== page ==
SOUTH AMERICA

SOUTH AMERICA

Policy and Research Papers

Crime, Violence, and the Crisis in Guatemala: A Case Study in the Erosion of the State

This monograph examines the relationship between organized crime, internal violence, and institutional failure in Guatemala. It aims to increase awareness of this growing threat to regional security and to provide a granular, textured case study of a phenomenon that, while most striking in Guatemala, is present throughout Latin America as a whole. Organizationally, the monograph comprises three substantive sections. The first, offers an overview of the emerging security environment in Latin America, examining
organized crime as a form of irregular warfare. The second, zooms in on Guatemala, exploring the origins, nature, and effects of the current crisis in that country. The third, considers the implications for Guatemalan and U.S. policy.

Paper

Political Will, Constituency Building, And Public Support in Rule of Law Programs

The focus of this paper is the “demand-side” model of administration of justice/rule of law (AOJ/ROL) reform as developed by USAID and increasingly adopted by other donors. It explores the basic arguments as they have been presented in USAID documents, compares them with actual experience of Latin American projects, and suggests some lessons to be incorporated in a revised theory of “demand-side” reform.

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Women in the armed and police forces - Resolution 1325 and peace operations in Latin America

In the year 2000, the Security Council passed Resolution 1325, which stresses the relevant need to integrate women into the maintenance and promotion of international peace and security, and which has led the United Nations to issue frequent reports and initiatives in that regard. The goal of this book is to contribute its development, especially on the eve of its tenth anniversary.
In Latin America, the practical development of Resolution 1325 faces diverse challenges as the region has given relevance to its participation in peace operations and is currently looking forward fostering institutional capabilities which could allow it to address present needs and integrate new trends. The book shows these facts through researching women integration in the defence and security sphere and their contribution to peace operations in the region. The first part deals with the gender perspective in the current conflicts and developments of international security. The second part includes a comparative analysis on the female integration of the armed forces, the police and national contributions to United Nations peace operations.

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Women in the Armed and Police Forces. Resolution 1325 and Peace Operations in Latin America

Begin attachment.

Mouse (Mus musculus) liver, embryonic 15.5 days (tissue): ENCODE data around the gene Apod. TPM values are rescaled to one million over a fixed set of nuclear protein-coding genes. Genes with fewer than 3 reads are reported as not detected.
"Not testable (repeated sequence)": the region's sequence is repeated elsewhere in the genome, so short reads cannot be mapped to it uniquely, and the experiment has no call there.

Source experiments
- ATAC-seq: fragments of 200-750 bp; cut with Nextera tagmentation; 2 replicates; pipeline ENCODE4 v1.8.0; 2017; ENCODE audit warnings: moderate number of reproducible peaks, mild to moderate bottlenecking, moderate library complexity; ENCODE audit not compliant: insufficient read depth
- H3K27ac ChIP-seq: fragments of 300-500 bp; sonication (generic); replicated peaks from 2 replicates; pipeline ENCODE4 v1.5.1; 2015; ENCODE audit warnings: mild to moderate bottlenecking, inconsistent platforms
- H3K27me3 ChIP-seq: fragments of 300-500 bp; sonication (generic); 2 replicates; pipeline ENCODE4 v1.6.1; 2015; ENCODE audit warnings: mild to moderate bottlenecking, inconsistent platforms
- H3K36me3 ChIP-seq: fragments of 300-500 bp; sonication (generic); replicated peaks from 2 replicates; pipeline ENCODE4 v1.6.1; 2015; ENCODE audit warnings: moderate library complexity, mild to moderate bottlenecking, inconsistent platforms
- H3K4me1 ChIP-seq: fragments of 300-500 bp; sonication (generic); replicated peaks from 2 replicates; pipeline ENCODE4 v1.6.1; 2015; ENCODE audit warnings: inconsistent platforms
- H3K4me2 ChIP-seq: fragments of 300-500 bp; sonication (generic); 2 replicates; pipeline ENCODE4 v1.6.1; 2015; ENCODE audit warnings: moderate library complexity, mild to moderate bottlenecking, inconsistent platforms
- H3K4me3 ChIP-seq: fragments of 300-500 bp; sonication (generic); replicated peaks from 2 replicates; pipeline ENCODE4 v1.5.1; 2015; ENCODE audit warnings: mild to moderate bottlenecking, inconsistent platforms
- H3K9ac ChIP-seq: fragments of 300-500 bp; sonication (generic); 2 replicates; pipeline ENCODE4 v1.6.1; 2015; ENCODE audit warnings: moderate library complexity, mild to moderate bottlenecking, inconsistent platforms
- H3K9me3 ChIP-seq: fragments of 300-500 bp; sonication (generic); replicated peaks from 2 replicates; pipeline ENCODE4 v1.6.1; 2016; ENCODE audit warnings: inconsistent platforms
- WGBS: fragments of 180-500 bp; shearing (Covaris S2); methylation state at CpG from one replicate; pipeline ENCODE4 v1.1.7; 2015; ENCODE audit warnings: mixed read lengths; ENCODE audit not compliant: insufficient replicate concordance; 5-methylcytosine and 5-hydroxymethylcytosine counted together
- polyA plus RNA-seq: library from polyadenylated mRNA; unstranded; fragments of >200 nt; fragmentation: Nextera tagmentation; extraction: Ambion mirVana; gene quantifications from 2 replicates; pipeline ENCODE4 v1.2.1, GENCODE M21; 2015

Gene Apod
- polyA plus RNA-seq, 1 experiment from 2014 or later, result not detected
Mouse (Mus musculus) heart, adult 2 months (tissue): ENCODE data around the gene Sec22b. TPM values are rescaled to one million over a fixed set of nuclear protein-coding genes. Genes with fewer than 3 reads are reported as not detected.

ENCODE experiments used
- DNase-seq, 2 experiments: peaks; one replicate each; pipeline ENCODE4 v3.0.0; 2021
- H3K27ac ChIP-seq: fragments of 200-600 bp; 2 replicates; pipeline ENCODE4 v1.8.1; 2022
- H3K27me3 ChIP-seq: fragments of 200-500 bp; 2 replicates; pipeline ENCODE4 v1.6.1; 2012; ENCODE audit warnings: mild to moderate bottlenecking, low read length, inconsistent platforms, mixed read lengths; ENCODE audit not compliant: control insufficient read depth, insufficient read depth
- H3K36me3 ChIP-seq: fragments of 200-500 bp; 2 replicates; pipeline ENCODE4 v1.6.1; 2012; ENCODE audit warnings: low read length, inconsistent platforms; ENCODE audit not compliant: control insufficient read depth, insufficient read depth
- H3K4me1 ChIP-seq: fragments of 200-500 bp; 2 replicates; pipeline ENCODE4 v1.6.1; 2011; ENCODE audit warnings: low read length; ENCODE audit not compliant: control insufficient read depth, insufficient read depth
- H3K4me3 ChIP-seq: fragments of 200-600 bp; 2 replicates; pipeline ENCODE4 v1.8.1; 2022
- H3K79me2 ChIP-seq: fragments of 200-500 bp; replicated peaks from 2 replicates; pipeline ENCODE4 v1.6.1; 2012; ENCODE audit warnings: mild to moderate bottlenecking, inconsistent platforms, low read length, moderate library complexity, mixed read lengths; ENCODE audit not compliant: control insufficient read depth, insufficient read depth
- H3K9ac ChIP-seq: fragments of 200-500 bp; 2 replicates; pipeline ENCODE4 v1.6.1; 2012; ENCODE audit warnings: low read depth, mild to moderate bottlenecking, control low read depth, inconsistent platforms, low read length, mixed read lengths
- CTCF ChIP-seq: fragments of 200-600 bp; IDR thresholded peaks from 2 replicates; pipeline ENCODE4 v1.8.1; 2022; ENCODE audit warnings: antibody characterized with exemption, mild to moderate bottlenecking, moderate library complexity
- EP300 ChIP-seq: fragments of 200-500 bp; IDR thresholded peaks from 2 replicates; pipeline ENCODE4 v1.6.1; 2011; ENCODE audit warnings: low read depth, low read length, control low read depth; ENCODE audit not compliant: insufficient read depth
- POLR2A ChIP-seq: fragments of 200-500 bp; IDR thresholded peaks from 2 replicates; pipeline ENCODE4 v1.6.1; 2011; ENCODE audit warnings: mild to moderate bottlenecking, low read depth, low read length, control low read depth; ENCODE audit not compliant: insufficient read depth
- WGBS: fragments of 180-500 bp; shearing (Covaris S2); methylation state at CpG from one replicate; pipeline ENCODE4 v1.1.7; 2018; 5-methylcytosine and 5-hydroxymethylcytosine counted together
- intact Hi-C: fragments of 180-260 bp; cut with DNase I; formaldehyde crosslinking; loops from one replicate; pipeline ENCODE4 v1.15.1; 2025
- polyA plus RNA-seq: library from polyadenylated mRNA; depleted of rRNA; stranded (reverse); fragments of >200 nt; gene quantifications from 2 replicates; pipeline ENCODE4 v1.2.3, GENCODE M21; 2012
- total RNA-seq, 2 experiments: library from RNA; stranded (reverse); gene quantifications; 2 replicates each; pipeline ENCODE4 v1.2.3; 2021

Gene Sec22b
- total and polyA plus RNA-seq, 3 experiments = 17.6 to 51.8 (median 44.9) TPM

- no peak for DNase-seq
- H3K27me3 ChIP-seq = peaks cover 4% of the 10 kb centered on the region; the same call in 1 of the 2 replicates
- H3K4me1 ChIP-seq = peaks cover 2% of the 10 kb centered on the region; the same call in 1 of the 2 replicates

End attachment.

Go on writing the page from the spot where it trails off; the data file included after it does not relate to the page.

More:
This book is a tool intended for all those who are interested in acquiring knowledge in an area still unexplored within the region, and for the promotion of a joint collaboration among civilian, military and police forces, in order to boost gender equality within democratic institutions.

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Illicit Networks: the systemic risk in Latin America

A wave of corruption scandals has gripped Latin America over the past year. From Argentina and Brazil, to Mexico, Guatemala and Honduras, rackets involving state actors, the judiciary, business and organized crime have caused internal unrest and caught international attention.

Published in a special edition of PRISM, the journal of the Center for Complex Operations (part of the United States National Defense University), this article argues that in order to understand these dynamics it is crucial to look more closely at two interconnected realities characterizing many Latin American countries: first, the existence of criminalized areas that are beyond formal state control; and second, the presence of illicit networks within the state.

Document available: Illicit Networks: the systemic risk in Latin America

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Books

Envisioning Reform: Conceptual and Practical Obstacles to Improving Judiciary Performance in Latin America

Judicial reform became an important part of the agenda for development in Latin America early in the 1980s, when countries in the region started the process of democratization. Connections began to be made between judicial performance and market-based growth, and development specialists turned their attention to “second generation” institutional reforms. Although considerable progress has been made already in strengthening the judiciary and its supporting infrastructure (police, prosecutors, public defense counsel, the private bar, law schools, and the like), much remains to be done.

Linn Hammergren’s book aims to turn the spotlight on the problems in the movement toward judicial reform in Latin America over the past two decades and to suggest ways to keep the movement on track toward achieving its multiple, though often conflicting, goals. After Part I’s overview of the reform movement’s history since the 1980s, Part II examines five approaches that have been taken to judicial reform, tracing their intellectual origins, historical and strategic development, the roles of local and international participants, and their relative success in producing positive change. Part III builds on this evaluation of the five partial approaches by offering a synthetic critique aimed at showing how to turn approaches into strategies, how to ensure they are based on experiential knowledge, and how to unite separate lines of action.